The story continues with Patrick Dinkins, our Roastmaster and certified Q-grader. One of Patrick’s responsibilities is to make sure every shipment of coffee we receive meets our rigorous specifications. “It’s a responsibility,” Patrick says, “that I don’t take lightly.”
This takes several critical steps. First, before the coffee leaves its country of origin, Patrick receives a pre-shipment sample and roasts that sample in a small roaster he has in our cupping room. He then “cups” the coffee (coffee lingo for tasting) to make sure it meets our specifications, which includes an 80 or above score on the scale used by the Specialty Coffee Association, the correct moisture content, and meeting the flavor profile he expects from the specific type and origin of coffee he is tasting. “I know what a Colombian should taste like,” Patrick explains, “which is different than what a Brazil should taste like.”
If approved for shipment, he’ll go through this same process again with an “arrival sample” once the shipment arrives. If at any step the coffee doesn’t meet his requirements, the coffee is rejected and sold to somebody else.
Patrick is also responsible for creating our unique blends, utilizing the specific characteristics of multiple coffees to achieve the flavor profile he wants. “It’s all about knowing what the job for that coffee is,” Patrick says. “A sweet and bright Breakfast Blend will use a very different blend of coffees than a rich and creamy dark roast coffee that might be paired with dessert.”
He also determines the ideal roast profile for each coffee or blend, and works with our team of coffee roasters to bring out the best from each batch. He explains that Central and South American coffees work better as light roasts, “so our Breakfast Blend combines coffees from Colombia, Honduras and Brazil. For a dark roast,” Patrick goes on, “you want big coffees with rich, complex flavors that hold up to longer roasting times.” So Patrick blends coffee from Sumatra with Central and South American beans for the smooth, rich taste of our popular Velvet Moon. For our Intense French, an even-darker roast that still maintains Cameron’s trademark smoothness, Patrick blends coffees from Sumatra, Papua New Guinea and Honduras.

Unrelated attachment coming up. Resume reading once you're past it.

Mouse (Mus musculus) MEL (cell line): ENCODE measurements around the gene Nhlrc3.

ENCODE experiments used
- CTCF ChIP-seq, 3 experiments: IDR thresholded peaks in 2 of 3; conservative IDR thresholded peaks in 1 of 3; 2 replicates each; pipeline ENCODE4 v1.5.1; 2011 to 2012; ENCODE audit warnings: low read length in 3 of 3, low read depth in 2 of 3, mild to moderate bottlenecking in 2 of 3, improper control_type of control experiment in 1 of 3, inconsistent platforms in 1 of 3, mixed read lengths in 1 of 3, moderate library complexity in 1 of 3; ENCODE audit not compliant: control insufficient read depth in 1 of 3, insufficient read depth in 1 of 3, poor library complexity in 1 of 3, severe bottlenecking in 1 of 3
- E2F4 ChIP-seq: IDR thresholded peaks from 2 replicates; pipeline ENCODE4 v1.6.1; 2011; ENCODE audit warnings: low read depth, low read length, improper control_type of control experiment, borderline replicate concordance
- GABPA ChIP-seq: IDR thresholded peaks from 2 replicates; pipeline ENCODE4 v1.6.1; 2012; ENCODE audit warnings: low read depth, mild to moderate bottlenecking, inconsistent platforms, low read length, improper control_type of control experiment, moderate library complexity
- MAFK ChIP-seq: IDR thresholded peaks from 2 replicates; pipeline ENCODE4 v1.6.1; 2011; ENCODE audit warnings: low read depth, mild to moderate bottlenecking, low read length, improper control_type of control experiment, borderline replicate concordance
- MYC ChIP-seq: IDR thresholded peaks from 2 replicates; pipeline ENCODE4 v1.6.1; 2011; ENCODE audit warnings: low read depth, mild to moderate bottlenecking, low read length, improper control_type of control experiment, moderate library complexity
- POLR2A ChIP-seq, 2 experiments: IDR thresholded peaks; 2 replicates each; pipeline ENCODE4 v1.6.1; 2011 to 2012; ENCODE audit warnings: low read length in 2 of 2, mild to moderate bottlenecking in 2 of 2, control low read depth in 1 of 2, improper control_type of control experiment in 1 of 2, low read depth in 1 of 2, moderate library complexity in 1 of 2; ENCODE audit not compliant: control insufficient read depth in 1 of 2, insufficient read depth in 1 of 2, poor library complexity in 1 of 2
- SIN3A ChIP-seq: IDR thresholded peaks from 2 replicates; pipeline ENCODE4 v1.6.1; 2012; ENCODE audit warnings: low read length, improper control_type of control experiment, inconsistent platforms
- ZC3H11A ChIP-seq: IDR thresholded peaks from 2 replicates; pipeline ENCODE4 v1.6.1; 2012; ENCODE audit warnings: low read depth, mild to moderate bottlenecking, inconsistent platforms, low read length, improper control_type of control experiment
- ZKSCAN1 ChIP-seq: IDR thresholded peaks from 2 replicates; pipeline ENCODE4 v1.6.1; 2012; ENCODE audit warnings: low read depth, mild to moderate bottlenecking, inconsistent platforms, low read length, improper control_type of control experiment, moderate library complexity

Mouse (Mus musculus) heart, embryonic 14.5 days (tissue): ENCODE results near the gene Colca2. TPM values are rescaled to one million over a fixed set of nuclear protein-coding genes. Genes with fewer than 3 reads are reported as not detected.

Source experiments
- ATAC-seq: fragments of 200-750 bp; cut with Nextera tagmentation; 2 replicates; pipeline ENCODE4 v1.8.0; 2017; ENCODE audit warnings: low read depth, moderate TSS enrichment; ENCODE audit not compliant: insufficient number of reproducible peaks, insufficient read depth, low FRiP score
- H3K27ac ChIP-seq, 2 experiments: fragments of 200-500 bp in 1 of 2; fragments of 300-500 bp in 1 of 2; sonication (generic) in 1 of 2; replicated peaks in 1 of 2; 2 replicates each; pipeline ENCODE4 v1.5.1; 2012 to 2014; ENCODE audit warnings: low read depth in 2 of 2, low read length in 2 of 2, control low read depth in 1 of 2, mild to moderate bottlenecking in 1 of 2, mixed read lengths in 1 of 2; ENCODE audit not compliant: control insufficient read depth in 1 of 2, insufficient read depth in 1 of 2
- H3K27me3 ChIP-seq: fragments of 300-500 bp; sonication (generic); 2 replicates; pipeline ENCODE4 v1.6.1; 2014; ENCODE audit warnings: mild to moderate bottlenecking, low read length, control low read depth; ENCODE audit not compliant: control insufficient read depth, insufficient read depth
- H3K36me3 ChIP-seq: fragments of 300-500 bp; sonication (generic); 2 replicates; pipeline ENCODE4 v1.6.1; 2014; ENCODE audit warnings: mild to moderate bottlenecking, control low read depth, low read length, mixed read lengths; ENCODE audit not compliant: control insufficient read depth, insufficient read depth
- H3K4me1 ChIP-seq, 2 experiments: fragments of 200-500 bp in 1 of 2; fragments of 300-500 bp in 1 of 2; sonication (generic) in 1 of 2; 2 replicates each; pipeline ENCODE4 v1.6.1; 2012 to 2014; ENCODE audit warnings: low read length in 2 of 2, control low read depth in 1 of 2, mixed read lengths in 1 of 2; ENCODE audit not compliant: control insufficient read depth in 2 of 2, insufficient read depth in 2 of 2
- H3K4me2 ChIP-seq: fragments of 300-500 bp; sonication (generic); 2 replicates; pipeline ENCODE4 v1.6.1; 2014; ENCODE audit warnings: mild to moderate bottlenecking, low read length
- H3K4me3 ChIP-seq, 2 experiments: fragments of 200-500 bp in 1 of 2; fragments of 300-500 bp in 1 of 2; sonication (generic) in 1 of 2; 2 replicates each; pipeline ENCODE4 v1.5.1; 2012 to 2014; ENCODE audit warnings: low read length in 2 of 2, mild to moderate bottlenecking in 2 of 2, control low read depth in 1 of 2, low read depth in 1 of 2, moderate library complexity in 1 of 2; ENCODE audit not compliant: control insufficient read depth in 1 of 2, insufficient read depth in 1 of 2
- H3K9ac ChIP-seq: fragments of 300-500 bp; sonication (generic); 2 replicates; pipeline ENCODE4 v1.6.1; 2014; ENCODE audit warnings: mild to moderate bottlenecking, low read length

Patrick says there are a lot of reasons a coffee can be bitter, especially a dark roast that’s over roasted. “I like a good dark roast that has bittersweet notes, as long as it’s also well-rounded and has good body.” Too many dark roasts are thin, making the bitterness more pronounced. “It’s like the difference between whole milk and skim milk.”
“You can mess up good coffee,” he says. “But you can’t take bad coffee and roast it into good coffee.”
Patrick’s been in the coffee business for over 20 years and with Cameron’s for over 10 years now. But he didn’t always plan to be in the coffee business. “I received a BA in fine arts,” he says. “I thought I’d be a painter or sculptor, something like that.” Instead, Patrick’s creativity took a different turn. And while the canvas for his creativity has changed, we’re glad he’s here to help Cameron’s create great tasting coffee that’s always smooth, never bitter.